AdWords Campaign Setup Guide

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AdWords Campaign Setup Guide

Simple AdWords Campaign Set-up

  1. Create a keyword list by researching according to location and geography using the Keyword Planner.

Note:

Take note of negative keywords you have to avoid using in your campaign.

  1. Determine your ideal budget and CPC for your campaign using the AdWords’ Traffic Estimator Tool.
  2. In the Google AdWords dashboard, click “Create your first campaign” and choose which campaign you want to create. Below are the following options:
  • Default
  • Display Network Only
  • Search Network Only
  • Display Network Only (Remarketing)
  • Search and Display Networks (Mobile)
  • Online Video
  1. Determine the location and language which your ad will appear in.
  2. Customise your ad according networks and devices you want your ad to appear in. Below are the options for you:
  • Google Search
  • Broad Reach (Within Display Network)
  • Display Network
  • Search Partners
  • Specific Reach (Within Display Network)
  • Devices
  1. Select the bidding option of your choice and determine your budget. Below are the bidding options available to you:
  • CPC or Cost-per-click
  • CPM or Cost-per-impression
  • CPA or Cost-per-acquisition

Note: You have the option to manually set this or let AdWords set the bids for you.

  1. You can choose to customise your ad campaign using Ad Extensions to add relevant business information such as:
  • Location
  • Sitelinks
  • Call
  • Social
  • Mobile App
  1. Should you wish to further customise your ad campaign, you may do so using the Advanced Settings

What to look for when someone sets up your AdWords campaign

  • If you’re paying someone to set up your AdWords, it’s important that you have visibility of the campaign. We’ve prepared a checklist below for common things that you should look for:
  • Are they breaking the campaign into clear Ad Groups which are segmented by Screenshot_21themes?
  • Are they building or asking to build specific landing pages on your website?
  • Have they linked a software such as Google Analytics?
  • Have they set up conversions?
  • Have they asked your questions such as your desirable CPA or CPC?
  • Have they tried to understand your business and its objectives and offer options?
  • Do they have a plan to test ad copies?
  • Are they working with any of your internal team to leverage their expertise?
  • Are they giving you a realistic plan for growth and not promising quick results?

If they fail on any of the criteria above, you may wish to get a second opinion.

What is your ad pointing? Why? What should it be pointing to?

Having a relevant landing page relevance to your query allows you to increase the conversion rate and engagement of users who visit your site. It also allows you to exhibit a personalised user experience, based on the segment to which you have advertised. Having a clear Call-To-Action which relates both to the user and the driving advertisement is also essential. If users are not directed into a funnel through your ad, your system needs patching up to capture the traffic that you are paying for.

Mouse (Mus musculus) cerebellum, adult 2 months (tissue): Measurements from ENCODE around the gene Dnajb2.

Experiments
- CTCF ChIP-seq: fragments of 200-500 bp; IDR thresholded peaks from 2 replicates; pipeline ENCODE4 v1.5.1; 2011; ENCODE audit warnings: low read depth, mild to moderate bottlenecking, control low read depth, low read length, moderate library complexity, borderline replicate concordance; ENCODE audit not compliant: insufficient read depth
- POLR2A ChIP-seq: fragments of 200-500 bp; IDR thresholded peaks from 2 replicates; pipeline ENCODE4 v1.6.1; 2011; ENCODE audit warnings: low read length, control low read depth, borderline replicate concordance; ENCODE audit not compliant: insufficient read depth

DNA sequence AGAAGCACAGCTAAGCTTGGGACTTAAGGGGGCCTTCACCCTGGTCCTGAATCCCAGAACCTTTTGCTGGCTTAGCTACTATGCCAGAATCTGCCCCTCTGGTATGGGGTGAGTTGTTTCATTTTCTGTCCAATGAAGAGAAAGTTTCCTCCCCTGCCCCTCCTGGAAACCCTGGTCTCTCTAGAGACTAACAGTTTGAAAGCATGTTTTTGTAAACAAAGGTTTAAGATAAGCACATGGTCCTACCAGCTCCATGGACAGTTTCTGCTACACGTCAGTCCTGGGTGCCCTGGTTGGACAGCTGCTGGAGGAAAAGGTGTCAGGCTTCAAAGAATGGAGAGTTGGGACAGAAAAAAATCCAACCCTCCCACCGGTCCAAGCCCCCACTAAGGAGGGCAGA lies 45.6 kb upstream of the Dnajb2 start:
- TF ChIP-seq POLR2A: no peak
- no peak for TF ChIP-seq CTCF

Relevance is the key point here. For example, there has been debate around video content on landing pages. Should a video play automatically when a user visits the site, or should there be a ‘Play’ button for the user to click?

Internet gurus and self-proclaimed experts have run case studies and tests and it turns out that no-one can really give a definitive answer as to which one converts higher. No one can tell you whether making a video play automatically or not will give you higher conversions.

This is the reason: they don’t know what the user is expecting.

If the advertisement or channel which sent the user to the site said something to the effect of ‘Check out this video to find out *****’ , the user is expecting a video. It then follows that an autoplaying video will be received relatively warmly. However, if the ad simply advertises a page, and a video starts playing out of nowhere, it is unexpected, and more likely to be unwelcome and invasive.

Make sure your ad builds an expectation, and then meet that expectation.

Best Case Practice Example

Tom runs the AdWords for his small business after regular coaching by a local digital marketing firm. For his online pet shop, Tom has defined over a dozen specific campaigns targeting different products he sells and also some information products that he provides as information for prospective customers.

By spending time refining the AdWords on a regular basis, Tom has gained an understanding of his market and competitors. Tom has been able to define the value of different types of conversions on his website and link these back in to AdWords.

Tom knows when he spends $1000 on PPC, he can expect to get x value back in current and future sales.